With a name like The Ditch and the Delta my expectation was to hear the blues; born from Mississippi, paying homage to the great blues artists while swigging from a bottle of moonshine.  That expectation was rather misguided, as the band bearing the name plays ultra-heavy sludgy doom and hails from Salt Lake City, Utah.  Their 2017 debut Hives in Decline was a raw affair and, as good as that album was, this self-titled is a vast improvement in every department.  The production is now crystal clear, the rough edges have been removed, the vocals are more prominent in the mix and they have a monumentally colossal sound.   From the first second the listener is greeted with a huge slap in the face, like opening the front door and being met with a tidal wave of sludge.

Take ‘Maimed’, it’s a corking opening track, an absolute belter and sets the tone for a rollercoaster forty minutes.  Kicking off with a wall of noise and Elliot Secrist’s ferocious scream, it contains fuzzy guitars that stutter and chug, and unpredictable staccato riffing that is impossibly catchy.  The listener is bamboozled by the constant barrage of riffs and the mammoth sized bass groove that rattles bones and loosens bowels. I really didn’t want the track to end, four minutes was too short, but end it did.  No matter, there is six more tracks and every one of them a cracker.  ‘Exile’ features a whiff of melodic post hard-core guitars hiding beneath the surface, while the drumming from new recruit Brian Fell, as on every track, is simply awesome, at times sounding like he is playing while falling down a flight of stairs (in this instance a compliment).

The lyrics are similarly heavy, making for some melancholy reading; ‘you fed on my filth and baptized me in banal boredom’ (Maimed) being a particular jovial favourite. The band describing the content of their lyrics as ‘absolute depression and desperation with hints of lucid clarity and awe’, no doubt Mormonism’s tight grip on the local society a particular source of frustration.  It is surprising then that this doesn’t feel like a depressing listen; possibly relating to the variety of music on display and the gratifying nature. There’s an element of the experimental on ‘Molt’; the timing is odd, but it’s heavy as hell and has a jazzy feel to it, bringing to mind alternative metal influences such as Helmet when they threw jazz segments into tracks on Betty.  The album closes proceedings with a sense of optimism in the form of ‘Tectonic Selves’, featuring a futuristic guitar riff that wouldn’t sound out of place on a Muse record.  The melody enables the track to soar, albeit briefly, before crashing and burning, melody being replaced by the more accustomed heavy groove.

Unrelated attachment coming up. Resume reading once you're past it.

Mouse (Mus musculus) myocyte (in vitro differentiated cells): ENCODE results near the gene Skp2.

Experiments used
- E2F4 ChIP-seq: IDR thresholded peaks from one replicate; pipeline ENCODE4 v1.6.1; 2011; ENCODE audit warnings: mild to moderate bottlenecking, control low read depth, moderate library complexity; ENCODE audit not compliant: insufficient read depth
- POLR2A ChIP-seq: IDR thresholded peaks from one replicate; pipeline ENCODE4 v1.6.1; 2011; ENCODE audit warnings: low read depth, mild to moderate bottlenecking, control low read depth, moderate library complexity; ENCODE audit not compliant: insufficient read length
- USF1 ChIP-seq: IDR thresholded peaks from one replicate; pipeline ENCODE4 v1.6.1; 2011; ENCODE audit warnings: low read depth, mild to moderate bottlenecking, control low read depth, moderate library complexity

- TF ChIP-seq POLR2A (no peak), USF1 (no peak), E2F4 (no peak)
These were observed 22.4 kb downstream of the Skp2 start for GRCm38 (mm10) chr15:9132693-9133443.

This self-titled release from The Ditch and the Delta is an unexpected treat.  The band takes a myriad of influences from different genres and melds them together with sludge and doom to create their sound.  It has the sludge of Eyehategod at its core, but it’s progressive, pushing it beyond the limits of the genre.  Every spin seems to throw up something new that the listener didn’t notice previously and all three musicians are impressive, technically at the top of their game.  It’s undoubtedly a heavy album, but not just for the sake of it; it’s as heavy as bands that currently take the plaudits in extreme music like Code Orange, but tellingly it does have actual songs.  The Ditch and the Delta is something of a paradox; it’s depressingly dark and heavy, yet immensely enjoyable at the same time.  It confounds the senses; compelling the listener to fully immerse themselves while cranking up the volume and wallowing in the filth.

(9/10 James Jackson)